Ignoring that the tone of those debates is already hurtful enough, it creates a certain discomfort and deeply felt disappointment on the side of German Muslims. At times one no longer knows how to react to those confrontations. Above all, many young Muslims feel increasingly discriminated against, alienated, and excluded from larger society; a highly disturbing development.
But why is the debate surrounding the Muslim community and its role in German society so entrenched with notions of exclusion, segregation, separation, and alienation? On the one hand, we have to underline the larger global and political framework. On the other, there is a historically formed impression that the Muslim world, in the form of the Ottoman Empire, for many centuries resembled the archenemy of the Western world. Its significance should not be over-emphasized for our present times, but we cannot entirely deny some effect either.
Islam and Muslims are not only perceived within the realm of a particular society, but more so as a global community that allegedly seeks a separate agenda, i.e., the establishment of a theocratic state and introduction of the Muslim legal system (sharia). All of this is diametrically opposed to what Western societies would consider their core identity, the representative democracy. Even a cursory look at the political developments in major Muslim countries over the course of the last decade creates a bewildering confusion. The wider audience is aware that some Muslim countries have experienced ongoing and devastating eruptions of violence. The Arab Spring contributed somewhat to the notion that Muslim countries are in the midst of a transition process with a mostly unpredictable outcome. Where is the Muslim world headed? Why is the Muslim world so inflicted with political conflicts that even turn into civil wars, as we can recently observe in Syria? Why is the Muslim world at the forefront of so many unresolved conflicts that remain critical for the rest of the world? And what does this mean for our society? If we seriously engage these questions we will not be able to provide clear-cut answers. To the contrary, we have to offer a set of conclusions that do not defy complexities but rather attempt to explain them. Reducing the complexities of our modern day world to simply graspable categories makes it almost impossible to raise awareness for differentiation. The status of the Muslim world and the prevalence of violence and political turmoil is a result of a web of highly conflicting ideas and interests. Religion certainly plays a critical role in this process; however, it is one among many others. More importantly, it is simply not reasonable to assume that Muslims all over the world agree on the interpretations of their faith. Islam does not endorse violence or a theocratic state or a legal system for that matter. People who identify themselves as Muslims might do that. However, all Muslims as a collective group end up being held accountable for acts of violence and all sorts of other outrageous and inhuman actions that have been committed in other parts of the world. Muslims are depicted as a group that does not necessarily uphold the same values as the society at large, and ultimately they are viewed as an entity that basically denies almost all means that a democratic society has created in order to moderate all sort of conflicts.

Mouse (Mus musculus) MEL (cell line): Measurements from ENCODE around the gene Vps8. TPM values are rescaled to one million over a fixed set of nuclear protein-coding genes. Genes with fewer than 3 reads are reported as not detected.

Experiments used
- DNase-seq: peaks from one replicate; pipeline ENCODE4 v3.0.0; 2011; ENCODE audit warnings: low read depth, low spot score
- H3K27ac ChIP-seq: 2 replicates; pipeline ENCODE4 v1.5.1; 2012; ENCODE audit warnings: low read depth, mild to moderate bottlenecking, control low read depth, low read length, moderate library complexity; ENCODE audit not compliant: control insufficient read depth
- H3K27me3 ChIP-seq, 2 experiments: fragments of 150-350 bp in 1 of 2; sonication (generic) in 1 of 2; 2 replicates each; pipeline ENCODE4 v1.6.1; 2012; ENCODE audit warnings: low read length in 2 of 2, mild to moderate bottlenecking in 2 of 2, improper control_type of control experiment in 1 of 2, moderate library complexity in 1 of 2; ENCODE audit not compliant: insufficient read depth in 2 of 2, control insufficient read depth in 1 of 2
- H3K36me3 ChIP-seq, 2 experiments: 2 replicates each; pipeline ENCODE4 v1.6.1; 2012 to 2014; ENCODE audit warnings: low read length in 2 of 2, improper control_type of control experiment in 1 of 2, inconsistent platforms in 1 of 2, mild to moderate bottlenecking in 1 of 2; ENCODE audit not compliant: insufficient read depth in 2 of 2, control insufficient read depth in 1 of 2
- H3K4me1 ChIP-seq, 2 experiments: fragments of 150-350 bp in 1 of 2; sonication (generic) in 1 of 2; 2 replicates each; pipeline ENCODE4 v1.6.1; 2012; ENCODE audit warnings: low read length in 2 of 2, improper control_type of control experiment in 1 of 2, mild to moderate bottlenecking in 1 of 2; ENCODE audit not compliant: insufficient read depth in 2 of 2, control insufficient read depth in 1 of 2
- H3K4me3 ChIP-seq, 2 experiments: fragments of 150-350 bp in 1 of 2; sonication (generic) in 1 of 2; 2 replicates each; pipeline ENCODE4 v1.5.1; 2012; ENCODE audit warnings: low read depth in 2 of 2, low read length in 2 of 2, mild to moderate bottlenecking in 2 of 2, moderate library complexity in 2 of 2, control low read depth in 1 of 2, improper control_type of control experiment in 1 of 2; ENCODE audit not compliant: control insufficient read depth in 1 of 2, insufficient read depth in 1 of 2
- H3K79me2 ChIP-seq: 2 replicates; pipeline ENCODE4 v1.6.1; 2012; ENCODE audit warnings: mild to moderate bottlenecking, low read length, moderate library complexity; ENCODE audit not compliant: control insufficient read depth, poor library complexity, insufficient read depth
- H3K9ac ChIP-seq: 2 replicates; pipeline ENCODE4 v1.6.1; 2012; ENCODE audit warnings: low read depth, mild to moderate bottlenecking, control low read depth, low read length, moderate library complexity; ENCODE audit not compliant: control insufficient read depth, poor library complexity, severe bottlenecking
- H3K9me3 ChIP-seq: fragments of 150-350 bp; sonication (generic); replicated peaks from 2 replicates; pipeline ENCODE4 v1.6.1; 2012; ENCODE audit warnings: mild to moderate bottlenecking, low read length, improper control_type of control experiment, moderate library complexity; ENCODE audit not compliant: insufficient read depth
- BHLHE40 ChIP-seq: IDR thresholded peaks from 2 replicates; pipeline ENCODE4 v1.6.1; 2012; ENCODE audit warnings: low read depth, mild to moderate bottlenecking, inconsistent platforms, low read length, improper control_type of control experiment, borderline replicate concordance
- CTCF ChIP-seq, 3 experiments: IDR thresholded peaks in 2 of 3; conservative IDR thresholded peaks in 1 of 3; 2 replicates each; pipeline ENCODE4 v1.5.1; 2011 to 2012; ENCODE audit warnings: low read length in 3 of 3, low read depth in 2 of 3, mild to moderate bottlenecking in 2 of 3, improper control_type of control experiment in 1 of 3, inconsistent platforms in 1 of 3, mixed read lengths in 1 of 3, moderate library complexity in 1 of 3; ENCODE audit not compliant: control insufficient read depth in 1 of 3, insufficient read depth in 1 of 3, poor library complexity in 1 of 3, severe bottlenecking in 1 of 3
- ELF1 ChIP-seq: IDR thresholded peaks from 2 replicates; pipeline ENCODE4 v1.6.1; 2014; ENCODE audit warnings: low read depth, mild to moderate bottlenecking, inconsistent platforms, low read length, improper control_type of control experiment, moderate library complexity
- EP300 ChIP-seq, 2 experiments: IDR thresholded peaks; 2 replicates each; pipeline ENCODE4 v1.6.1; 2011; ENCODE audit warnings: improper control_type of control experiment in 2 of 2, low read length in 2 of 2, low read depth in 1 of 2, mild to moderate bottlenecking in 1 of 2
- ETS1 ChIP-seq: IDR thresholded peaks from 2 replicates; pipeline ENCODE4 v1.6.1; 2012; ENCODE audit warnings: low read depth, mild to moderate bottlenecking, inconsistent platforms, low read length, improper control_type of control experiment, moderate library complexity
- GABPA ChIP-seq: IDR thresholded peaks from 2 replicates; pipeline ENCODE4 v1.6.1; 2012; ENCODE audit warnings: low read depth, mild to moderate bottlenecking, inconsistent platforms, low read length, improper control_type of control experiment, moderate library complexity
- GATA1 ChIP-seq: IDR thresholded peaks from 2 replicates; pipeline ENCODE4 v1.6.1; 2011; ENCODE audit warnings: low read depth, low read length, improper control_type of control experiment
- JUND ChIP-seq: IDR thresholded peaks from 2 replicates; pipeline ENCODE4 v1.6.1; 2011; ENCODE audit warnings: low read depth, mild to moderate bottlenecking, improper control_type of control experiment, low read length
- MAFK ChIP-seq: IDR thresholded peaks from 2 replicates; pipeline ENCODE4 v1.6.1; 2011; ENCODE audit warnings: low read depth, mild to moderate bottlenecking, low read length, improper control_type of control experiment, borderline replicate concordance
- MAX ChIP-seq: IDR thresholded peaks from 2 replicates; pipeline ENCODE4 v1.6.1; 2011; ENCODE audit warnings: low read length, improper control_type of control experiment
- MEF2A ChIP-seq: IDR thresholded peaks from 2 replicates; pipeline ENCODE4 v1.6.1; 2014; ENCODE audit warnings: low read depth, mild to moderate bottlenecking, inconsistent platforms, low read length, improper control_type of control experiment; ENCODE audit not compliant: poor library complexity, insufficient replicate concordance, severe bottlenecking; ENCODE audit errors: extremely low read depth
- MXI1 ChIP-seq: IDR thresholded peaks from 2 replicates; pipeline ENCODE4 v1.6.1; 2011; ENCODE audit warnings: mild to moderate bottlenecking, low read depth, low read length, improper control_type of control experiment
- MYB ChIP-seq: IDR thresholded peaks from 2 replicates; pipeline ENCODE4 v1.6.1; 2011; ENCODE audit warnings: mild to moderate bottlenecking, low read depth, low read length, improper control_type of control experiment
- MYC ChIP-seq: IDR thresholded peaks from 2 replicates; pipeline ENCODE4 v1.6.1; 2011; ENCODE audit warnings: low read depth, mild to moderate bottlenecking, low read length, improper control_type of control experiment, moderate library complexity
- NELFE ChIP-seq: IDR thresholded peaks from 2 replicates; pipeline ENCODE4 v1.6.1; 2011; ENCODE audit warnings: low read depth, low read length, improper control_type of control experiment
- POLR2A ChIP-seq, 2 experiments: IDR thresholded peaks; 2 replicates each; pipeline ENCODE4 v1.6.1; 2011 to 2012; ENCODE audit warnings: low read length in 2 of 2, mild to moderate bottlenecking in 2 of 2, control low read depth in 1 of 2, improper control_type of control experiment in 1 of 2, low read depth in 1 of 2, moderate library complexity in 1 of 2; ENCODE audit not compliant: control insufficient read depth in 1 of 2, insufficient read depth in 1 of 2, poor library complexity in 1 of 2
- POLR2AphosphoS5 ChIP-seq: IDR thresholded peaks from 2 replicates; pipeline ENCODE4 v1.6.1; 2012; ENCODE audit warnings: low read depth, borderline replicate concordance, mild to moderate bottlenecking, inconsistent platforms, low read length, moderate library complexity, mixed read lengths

Consequently, we can easily detect a growing tendency to negate the critical paradigm of all democratic societies: differentiation. We hereby undermine the very core of a democratic society and we should be alerted to the long lasting repercussions once that fundamental principle starts to fade.
The Anti-Muslim Debate
The status quo in Germany could not be more challenging, both for Muslims and also non-Muslims. First and foremost, Muslims assume that there is a sentiment in German society repeating the story that Muslims essentially do not belong in the Western world and, to put it diplomatically, that their presence in Western societies poses a series of demanding challenges. The perception of Muslims in general and German Muslims in particular is largely associated with the aforementioned issues of terrorism, violence, segregation, forced marriages, domestic violence, lack of integration, etc.
Many racist, Islamophobic, and anti-Muslim commentaries or statements are being published in the Internet; among many the webpages “Politically Incorrect” has established itself as the preeminent voice, ‘raising awareness against the Islamic threat.’ Those kinds of “critiques” of Islam and the Muslim community do not form a homogenous body, nor are they necessarily connected to each other. However, one particular author has received considerable attention for his book on integration and the future of Germany.
Addressing the lack of integration in the Muslim community in Germany, Thilo Sarrazin, an SPD politician who served on the board of directors of the German Bundesbank, states an unbridgeable gap between western civilization and the Muslim world. Built upon supposedly undisputable statistical evidence, enriched with highly questionable if not scandalous findings, he diagnoses a genetic degeneration of the Muslim community, resulting in an intellectual deficiency that ultimately harms society at large. Sarrazin’s thesis culminates in the observation that Germany is abolishing itself by allowing those culturally and religiously incompatible ethnicities to live and excel in Germany. He concludes by suggesting a radical restriction of immigration from Muslim countries and to deny social welfare benefits to families who are unwilling to integrate into German society.